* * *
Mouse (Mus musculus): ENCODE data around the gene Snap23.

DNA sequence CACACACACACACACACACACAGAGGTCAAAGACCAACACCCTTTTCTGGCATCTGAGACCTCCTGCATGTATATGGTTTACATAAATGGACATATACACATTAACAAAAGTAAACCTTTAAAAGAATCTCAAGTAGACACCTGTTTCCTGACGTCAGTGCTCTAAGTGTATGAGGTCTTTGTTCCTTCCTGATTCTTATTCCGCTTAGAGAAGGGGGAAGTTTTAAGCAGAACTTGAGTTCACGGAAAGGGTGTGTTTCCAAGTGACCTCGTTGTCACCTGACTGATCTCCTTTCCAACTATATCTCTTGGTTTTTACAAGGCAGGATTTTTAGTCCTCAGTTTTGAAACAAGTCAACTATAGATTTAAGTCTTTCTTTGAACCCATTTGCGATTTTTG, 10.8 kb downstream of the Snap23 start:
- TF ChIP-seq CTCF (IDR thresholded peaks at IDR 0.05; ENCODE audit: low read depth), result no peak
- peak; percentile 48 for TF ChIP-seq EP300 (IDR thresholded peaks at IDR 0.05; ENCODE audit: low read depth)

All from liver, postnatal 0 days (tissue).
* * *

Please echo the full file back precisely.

Mouse (Mus musculus): ENCODE data around the gene Snap23.

DNA sequence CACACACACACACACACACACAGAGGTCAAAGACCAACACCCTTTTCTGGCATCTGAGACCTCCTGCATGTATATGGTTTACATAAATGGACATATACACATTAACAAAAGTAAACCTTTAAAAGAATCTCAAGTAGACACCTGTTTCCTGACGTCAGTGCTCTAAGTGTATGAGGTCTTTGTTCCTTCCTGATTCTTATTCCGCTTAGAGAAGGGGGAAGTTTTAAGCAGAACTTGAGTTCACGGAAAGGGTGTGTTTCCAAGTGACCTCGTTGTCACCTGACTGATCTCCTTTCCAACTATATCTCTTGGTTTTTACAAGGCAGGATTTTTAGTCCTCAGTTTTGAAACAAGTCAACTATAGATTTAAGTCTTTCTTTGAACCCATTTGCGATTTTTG, 10.8 kb downstream of the Snap23 start:
- TF ChIP-seq CTCF (IDR thresholded peaks at IDR 0.05; ENCODE audit: low read depth), result no peak
- peak; percentile 48 for TF ChIP-seq EP300 (IDR thresholded peaks at IDR 0.05; ENCODE audit: low read depth)

All from liver, postnatal 0 days (tissue).